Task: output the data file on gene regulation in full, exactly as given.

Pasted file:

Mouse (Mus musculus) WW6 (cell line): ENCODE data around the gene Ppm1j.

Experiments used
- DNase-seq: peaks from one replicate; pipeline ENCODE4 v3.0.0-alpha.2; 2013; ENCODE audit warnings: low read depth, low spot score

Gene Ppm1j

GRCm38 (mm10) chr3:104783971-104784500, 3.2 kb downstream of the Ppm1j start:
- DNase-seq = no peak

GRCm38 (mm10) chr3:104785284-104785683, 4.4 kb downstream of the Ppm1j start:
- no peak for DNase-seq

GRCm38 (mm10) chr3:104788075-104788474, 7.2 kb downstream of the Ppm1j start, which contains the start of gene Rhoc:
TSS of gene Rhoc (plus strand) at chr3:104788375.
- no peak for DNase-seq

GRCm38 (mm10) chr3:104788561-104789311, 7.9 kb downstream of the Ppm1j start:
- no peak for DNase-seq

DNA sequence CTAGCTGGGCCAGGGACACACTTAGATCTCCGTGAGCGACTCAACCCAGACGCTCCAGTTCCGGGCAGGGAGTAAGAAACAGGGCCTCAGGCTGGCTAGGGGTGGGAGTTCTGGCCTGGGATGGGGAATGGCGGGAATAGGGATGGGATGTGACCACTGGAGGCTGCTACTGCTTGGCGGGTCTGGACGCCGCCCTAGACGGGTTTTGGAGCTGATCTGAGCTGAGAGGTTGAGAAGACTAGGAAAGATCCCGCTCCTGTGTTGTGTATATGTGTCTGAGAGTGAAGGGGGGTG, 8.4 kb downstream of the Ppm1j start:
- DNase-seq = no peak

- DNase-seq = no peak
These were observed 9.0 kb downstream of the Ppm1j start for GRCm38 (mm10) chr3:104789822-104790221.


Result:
Mouse (Mus musculus) WW6 (cell line): ENCODE data around the gene Ppm1j.

Experiments used
- DNase-seq: peaks from one replicate; pipeline ENCODE4 v3.0.0-alpha.2; 2013; ENCODE audit warnings: low read depth, low spot score

Gene Ppm1j

GRCm38 (mm10) chr3:104783971-104784500, 3.2 kb downstream of the Ppm1j start:
- DNase-seq = no peak

GRCm38 (mm10) chr3:104785284-104785683, 4.4 kb downstream of the Ppm1j start:
- no peak for DNase-seq

GRCm38 (mm10) chr3:104788075-104788474, 7.2 kb downstream of the Ppm1j start, which contains the start of gene Rhoc:
TSS of gene Rhoc (plus strand) at chr3:104788375.
- no peak for DNase-seq

GRCm38 (mm10) chr3:104788561-104789311, 7.9 kb downstream of the Ppm1j start:
- no peak for DNase-seq

DNA sequence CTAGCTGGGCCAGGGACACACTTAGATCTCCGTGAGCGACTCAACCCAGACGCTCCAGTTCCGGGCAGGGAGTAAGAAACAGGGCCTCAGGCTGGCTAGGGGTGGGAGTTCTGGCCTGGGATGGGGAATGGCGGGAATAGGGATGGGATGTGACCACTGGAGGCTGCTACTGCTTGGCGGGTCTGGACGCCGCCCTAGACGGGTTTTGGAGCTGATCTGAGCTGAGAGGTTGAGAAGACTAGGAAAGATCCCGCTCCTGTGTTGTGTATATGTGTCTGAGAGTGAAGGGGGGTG, 8.4 kb downstream of the Ppm1j start:
- DNase-seq = no peak

- DNase-seq = no peak
These were observed 9.0 kb downstream of the Ppm1j start for GRCm38 (mm10) chr3:104789822-104790221.